just trying to keep (or maybe expand) on the piece they own. We have to
build a juggernaut that will have the momentum to break the stranglehold
they have on the system. We will do it. The sooner the better.



Alan Dechert 916-791-0456
see the remarks I made at the UC Santa Cruz forum on Electronic voting:

----- Original Message -----
From: Judy Bertelsen
Cc: Ellen Malcolm ; Katherine Forrest ; Alan Dechert
Sent: Tuesday, November 25, 2003 12:50 AM
Subject: Electronic Voting Cost Considerations: Calling Geroge Soros!!!

What is the address of George Soros????

Seriously. Let's find funding!!


Dennis wrote:

Hi Judy et al,

At 08:27 AM 11/24/2003 -0800, you wrote:

I'm trying to find out who are the people working on open source code.
 Does anyone know how close they are to having a product to offer? Is
it really going to be "free," as in free of cost?

If so, it would be great to get the word out. It would knock the
soapbox out from under the people who are carrying on about how much the
paper trail will cost.


Don't get your hopes up too soon. The present effort is on a "proof of
concept" demo. It's NOT a finished product and won't be any time soon.
Dechert and group are trying to show that:

   Open source can get the job done.

   A secure, reliable and accessible voting machine can be built by
   folks with no previous voting machine experience.

They need funding to produce a 'real' product good enough to replace
what the current vendors have already. If public funding is forthcoming,
the end product will be publicly available. If only private funding
is found, then ......

Voting machine systems are complicated. Without help from an existing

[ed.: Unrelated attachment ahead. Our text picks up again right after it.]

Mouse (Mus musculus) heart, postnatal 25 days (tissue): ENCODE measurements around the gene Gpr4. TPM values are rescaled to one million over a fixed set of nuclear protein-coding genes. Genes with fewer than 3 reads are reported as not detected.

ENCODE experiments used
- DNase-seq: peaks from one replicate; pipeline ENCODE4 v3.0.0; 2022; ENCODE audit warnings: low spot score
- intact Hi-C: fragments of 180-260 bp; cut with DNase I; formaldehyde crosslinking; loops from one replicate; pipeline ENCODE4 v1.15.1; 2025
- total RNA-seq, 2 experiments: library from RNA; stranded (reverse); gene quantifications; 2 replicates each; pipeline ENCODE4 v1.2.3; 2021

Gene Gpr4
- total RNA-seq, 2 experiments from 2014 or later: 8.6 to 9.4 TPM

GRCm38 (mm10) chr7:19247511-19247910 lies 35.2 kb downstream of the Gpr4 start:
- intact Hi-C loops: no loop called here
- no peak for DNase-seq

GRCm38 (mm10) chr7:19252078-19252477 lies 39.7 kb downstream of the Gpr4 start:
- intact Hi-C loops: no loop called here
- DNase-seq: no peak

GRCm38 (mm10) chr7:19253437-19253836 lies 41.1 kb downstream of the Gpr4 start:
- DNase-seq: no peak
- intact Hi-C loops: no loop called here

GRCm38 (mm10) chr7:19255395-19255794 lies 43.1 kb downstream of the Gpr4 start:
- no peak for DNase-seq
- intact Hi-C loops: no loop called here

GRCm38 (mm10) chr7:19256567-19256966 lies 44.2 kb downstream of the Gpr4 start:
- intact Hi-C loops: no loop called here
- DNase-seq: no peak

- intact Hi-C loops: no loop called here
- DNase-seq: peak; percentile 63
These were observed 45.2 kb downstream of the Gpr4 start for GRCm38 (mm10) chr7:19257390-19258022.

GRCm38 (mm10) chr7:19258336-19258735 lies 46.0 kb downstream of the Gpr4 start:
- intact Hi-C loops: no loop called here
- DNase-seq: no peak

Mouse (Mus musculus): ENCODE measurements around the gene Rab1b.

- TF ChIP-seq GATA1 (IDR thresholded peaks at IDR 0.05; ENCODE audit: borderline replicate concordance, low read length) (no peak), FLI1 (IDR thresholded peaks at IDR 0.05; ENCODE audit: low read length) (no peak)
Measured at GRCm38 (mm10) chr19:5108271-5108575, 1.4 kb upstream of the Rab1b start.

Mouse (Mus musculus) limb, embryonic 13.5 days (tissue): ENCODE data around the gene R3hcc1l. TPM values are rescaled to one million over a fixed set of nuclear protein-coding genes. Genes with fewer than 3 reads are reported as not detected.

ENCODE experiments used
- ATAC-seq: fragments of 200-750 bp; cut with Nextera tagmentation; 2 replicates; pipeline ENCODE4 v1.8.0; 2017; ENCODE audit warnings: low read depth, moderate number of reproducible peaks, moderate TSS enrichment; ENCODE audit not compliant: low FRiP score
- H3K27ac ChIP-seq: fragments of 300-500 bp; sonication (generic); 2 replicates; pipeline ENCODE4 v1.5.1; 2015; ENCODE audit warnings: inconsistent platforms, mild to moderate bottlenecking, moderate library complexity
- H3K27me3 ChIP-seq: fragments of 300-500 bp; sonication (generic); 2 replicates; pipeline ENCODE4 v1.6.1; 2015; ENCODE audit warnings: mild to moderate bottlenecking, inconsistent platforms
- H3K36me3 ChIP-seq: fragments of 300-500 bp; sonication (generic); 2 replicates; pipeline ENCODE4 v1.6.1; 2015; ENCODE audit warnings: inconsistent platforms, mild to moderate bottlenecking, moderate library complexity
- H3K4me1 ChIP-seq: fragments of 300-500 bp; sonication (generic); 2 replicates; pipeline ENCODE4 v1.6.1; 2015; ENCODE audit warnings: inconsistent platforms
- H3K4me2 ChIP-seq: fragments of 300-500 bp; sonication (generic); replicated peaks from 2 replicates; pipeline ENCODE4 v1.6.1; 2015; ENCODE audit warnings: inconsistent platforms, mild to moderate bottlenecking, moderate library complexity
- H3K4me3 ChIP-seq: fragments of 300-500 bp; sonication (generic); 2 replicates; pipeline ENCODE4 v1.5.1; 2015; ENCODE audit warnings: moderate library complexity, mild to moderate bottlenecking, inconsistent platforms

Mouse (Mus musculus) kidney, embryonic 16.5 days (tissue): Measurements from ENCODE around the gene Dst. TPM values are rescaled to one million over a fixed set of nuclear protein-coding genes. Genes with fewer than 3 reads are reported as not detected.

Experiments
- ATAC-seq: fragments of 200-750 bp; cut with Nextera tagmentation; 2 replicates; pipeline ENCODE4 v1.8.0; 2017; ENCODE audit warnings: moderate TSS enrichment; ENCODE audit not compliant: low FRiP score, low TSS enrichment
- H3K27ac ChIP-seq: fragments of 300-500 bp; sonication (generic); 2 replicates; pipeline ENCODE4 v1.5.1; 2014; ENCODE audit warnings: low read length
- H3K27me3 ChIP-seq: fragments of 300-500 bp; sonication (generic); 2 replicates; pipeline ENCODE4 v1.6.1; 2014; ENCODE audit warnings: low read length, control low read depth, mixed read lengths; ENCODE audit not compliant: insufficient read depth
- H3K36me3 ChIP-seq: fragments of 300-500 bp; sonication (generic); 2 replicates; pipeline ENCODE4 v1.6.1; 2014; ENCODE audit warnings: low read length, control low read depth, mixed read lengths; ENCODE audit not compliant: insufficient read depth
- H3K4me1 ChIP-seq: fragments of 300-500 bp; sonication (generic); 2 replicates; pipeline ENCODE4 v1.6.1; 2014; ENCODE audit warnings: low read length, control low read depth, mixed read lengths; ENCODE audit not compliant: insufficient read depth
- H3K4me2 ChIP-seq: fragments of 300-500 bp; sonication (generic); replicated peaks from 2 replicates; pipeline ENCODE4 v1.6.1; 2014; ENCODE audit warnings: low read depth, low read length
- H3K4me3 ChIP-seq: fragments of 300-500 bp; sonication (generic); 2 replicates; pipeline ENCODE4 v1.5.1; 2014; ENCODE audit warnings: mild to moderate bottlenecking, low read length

vendor with some product experience, it may take some time to produce
a design that actually meets election official's expectations and passes
certification procedures.

The current vendors have a lot of cash to throw around, including funds
intended to 'influence' the buyers, specifiers and certifiers. A publicly
funded group probably wouldn't have (and wouldn't want) that kind of
money. This will put them at some disadvantage with respect to the current

What they WILL have is an inexpensive product that meets our and Shelley's
expectations. What they won't have right away is a support organization
able to run elections under contract from the many small counties that
might need help holding elections and the larger counties that will at
least need to have their staff's trained.

So my conclusion is to keep your fingers crossed that funding will
become available and that the product will become available in '05.
I sure wouldn't go around promising anything to the gullable public,
or worse, the media.

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Received on Sun Nov 30 23:17:08 2003